— Herrar Orren, First Order Naturalist and Head of the Guild Department of the Natural Creatures of Tamarran Continent, Naldrin City University, Harmon 28, SP~5,018
Of the and most easily recognizable creatures of the Tamarran Continent, hammool are some. They are truly gigantic; adults are about 30 feet tall and as much as 20 feet sideways, and stand on eight sturdy legs that give them enormous strength and speed in open spaces. A ubiquitous presence on the streets of our cities, hammool carry passengers from far-flung areas of the continent and haul great masses of materials on their mighty backs. They are frequently found on the Great Roads of Tamarra, as well as on the highways and local roads that bind together our cities, our communities, and the great regions of the continent.
The common traveler’s understanding of hammool rarely goes beyond their tremendous size and strength. This is a great loss, for they are beings of great subtlety and complexity. They are some of the great communicators of the continent, although they choose carefully when to communicate. This short article will attempt to provide the reader with a deeper understanding of this wonderful fellow traveler in our rich land.
The hammool are, at their core, a highly social creature. From an early age, they are educated by their parents to know the history and genealogy of their immediate family as well as their entire species. The bonds to their family, tribe, and species are very strong, and their loyalty to fellow hammool leads them to do almost anything to protect their brethren when they find them in harm’s way.
Given this interest in genealogy, it is a great gift that hammool are born with a considerable faculty of memory. They can quickly retain an enormous number of facts in great detail. When hammool encounter others they’ve never met, they are very soon able to place each other in the grander scheme of the hammool tribes that live on Tamarra. As the saying goes, “hammool know no strangers.” In addition to family history, hammool retain a considerable amount of information about non-hammool creatures and events that they have collectively witnessed over many years. Our colleagues who are scholars of history have spent considerable time with hammool families to piece together their version of historical events. I will leave that for a separate telling, however 1.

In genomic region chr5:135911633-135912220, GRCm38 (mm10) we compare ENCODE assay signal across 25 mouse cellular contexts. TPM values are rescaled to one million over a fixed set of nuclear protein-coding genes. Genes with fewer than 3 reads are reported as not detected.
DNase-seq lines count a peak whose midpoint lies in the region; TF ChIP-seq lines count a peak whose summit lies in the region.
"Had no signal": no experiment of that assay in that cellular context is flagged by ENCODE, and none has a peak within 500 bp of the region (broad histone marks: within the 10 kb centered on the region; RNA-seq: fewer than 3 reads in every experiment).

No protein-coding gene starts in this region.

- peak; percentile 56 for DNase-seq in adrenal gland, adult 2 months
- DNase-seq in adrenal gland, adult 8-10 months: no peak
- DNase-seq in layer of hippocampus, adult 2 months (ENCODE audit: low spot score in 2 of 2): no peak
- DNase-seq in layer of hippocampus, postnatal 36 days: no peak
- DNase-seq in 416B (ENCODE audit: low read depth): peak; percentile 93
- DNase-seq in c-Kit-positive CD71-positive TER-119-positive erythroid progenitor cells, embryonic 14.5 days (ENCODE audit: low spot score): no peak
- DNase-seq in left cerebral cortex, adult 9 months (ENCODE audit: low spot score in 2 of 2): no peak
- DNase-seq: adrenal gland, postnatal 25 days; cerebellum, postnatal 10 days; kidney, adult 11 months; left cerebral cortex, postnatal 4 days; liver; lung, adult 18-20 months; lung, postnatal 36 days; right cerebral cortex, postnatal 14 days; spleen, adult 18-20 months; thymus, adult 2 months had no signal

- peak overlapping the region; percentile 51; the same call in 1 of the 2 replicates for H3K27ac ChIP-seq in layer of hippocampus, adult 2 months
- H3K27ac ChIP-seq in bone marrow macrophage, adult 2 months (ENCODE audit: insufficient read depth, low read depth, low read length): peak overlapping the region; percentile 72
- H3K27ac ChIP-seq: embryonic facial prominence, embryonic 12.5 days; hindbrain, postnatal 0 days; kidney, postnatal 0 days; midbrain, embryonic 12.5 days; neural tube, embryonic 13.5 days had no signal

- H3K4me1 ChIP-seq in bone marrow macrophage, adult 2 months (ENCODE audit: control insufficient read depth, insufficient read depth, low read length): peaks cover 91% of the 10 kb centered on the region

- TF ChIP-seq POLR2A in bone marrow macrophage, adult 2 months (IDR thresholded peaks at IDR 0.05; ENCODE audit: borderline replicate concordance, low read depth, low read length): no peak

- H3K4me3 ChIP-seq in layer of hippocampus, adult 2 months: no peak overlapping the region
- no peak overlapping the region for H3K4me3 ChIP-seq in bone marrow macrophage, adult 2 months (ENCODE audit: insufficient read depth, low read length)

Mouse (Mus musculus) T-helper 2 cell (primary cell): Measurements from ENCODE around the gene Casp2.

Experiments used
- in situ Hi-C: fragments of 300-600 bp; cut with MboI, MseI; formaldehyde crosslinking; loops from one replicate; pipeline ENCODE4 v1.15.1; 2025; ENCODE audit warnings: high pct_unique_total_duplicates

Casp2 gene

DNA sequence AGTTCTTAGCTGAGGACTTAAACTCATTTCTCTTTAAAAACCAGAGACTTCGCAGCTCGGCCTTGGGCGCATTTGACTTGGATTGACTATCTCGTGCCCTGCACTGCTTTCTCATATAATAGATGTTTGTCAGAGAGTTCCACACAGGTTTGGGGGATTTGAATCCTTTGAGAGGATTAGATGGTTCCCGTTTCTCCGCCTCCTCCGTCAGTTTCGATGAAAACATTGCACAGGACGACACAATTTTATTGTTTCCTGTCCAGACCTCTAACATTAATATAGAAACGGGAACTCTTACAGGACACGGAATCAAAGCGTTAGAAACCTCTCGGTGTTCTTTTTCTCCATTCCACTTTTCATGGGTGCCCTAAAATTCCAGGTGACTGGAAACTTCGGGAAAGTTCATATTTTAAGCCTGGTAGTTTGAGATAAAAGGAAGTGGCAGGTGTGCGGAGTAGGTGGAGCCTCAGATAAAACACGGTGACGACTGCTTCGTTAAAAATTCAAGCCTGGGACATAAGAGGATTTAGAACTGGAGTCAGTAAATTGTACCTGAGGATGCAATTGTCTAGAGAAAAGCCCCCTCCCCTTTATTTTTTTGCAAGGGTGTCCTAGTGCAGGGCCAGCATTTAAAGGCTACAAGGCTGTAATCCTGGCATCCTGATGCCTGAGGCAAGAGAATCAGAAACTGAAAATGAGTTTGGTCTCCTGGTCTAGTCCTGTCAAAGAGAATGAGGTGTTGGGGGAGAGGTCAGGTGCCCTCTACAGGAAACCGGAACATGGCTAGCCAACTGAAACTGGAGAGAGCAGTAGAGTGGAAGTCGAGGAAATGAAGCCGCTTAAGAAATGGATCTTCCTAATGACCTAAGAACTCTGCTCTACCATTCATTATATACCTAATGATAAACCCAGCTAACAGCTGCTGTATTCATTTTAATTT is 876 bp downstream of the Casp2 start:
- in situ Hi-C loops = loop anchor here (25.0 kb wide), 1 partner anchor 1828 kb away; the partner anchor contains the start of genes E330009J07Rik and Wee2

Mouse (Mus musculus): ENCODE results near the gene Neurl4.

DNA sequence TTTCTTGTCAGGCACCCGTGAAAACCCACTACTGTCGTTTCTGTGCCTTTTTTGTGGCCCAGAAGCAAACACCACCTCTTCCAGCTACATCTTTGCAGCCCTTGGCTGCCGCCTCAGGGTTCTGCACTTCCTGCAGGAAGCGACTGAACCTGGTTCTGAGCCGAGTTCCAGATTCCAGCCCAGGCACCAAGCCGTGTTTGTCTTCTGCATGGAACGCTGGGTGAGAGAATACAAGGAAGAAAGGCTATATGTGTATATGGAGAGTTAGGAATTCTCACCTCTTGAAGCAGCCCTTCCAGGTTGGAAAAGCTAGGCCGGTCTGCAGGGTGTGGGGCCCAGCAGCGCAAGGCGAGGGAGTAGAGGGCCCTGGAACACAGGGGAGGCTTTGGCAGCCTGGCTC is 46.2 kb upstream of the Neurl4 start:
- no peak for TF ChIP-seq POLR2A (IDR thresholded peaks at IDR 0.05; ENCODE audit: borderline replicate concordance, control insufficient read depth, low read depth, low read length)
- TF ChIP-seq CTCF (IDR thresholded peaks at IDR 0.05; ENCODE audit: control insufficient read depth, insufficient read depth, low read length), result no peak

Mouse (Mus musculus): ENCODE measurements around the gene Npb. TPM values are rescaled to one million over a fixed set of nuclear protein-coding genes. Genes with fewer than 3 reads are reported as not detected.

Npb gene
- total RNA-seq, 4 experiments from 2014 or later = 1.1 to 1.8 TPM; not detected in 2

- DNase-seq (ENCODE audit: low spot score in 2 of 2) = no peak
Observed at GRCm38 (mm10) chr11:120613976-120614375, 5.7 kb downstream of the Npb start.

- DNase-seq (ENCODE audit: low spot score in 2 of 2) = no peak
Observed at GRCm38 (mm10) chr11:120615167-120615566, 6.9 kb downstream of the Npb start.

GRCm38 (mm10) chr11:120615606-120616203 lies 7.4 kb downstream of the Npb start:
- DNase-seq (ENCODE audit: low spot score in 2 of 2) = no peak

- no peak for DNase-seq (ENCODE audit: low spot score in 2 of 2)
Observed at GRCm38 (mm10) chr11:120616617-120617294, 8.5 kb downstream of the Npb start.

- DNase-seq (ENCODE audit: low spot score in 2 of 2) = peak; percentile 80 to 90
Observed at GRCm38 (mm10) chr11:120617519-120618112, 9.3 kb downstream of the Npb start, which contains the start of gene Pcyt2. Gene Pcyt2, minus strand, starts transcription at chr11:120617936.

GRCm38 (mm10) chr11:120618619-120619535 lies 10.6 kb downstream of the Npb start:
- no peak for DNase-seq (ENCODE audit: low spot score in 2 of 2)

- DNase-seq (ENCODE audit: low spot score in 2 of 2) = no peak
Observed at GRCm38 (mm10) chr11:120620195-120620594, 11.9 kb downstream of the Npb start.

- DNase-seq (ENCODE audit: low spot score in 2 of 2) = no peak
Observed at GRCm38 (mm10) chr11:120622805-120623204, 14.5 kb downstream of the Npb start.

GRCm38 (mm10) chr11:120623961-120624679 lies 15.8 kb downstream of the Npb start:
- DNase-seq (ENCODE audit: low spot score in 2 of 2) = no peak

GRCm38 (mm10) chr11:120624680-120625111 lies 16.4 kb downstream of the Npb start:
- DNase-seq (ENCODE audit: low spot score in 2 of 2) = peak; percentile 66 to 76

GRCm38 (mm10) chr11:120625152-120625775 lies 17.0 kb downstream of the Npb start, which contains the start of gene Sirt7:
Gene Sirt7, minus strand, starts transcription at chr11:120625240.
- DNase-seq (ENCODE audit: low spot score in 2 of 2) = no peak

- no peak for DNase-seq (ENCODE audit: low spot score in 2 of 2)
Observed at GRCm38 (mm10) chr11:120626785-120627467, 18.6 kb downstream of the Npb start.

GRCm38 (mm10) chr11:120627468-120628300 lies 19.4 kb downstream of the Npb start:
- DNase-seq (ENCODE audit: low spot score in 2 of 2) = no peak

I will conclude this all too brief introduction to the hammool with a comment on their ability to communicate with each other from a great distance. It is common knowledge among those who ride the hammool 2 or work closely with them that they seem to be able to communicate with each other with remarkable clarity even when they are hundreds of miles apart. From a pragmatic viewpoint, this allows hammool to be aware of events that may be taking place many miles away on the Great Roads or in the fields and farmlands. They seem to know, as a species, what is going on across the continent.
The source of this ability is not understood, although there is no shortage of speculation. One theory put forth by our cousins in the Mentarch’s Guild is that the hammool have a powerful natural connection with Mental Energy. Investigations by members of the Guild Department of the Natural Creatures of Tamarran Continent have had mixed results in verifying this. The more credible, though still unproven, theory is that the hammool have great sensitivity to the vibrations of the earth, and that they are able to communicate with each other by pounding the land in particular rhythms using their great bulk. There is no doubt that their great weight combined with their amazing speed and agility create a thunderous noise as they move across the continent. Many scholars and naturalists believe that this seemingly random pounding is not so random after all and is actually a “language” that can be heard (or felt?) by their brethren many miles away. Some scholars go so far as to conjecture that the hammool’s sensitivity to vibrations in the earth gives them the ability to find locations of geoanatomical mouths of the continent 3.
As the reader can see, there is still much we do not know about these magnificent creatures. If I may, I note that this author is currently working on a publication that will go into a full and complete story of the Hammool of the Tamarran Continent.
1 I would recommend “The History of the Middle Years of the Third Age of the Tamarran Continent” by the contemporary historian Belwith Nodwink, who has worked closely with a number hammoolites, those non-hammool beings who speak the hammool language.
2 This includes the well-known hammool rider ushen, who probably know hammool better than any other living being on Tamarra.
3 The Guild’s Division of Geographic and Fexoanatomical Surveys and Research (the DGFSR, or just “Geo”) can provide more information on these “mouths’ of the continent.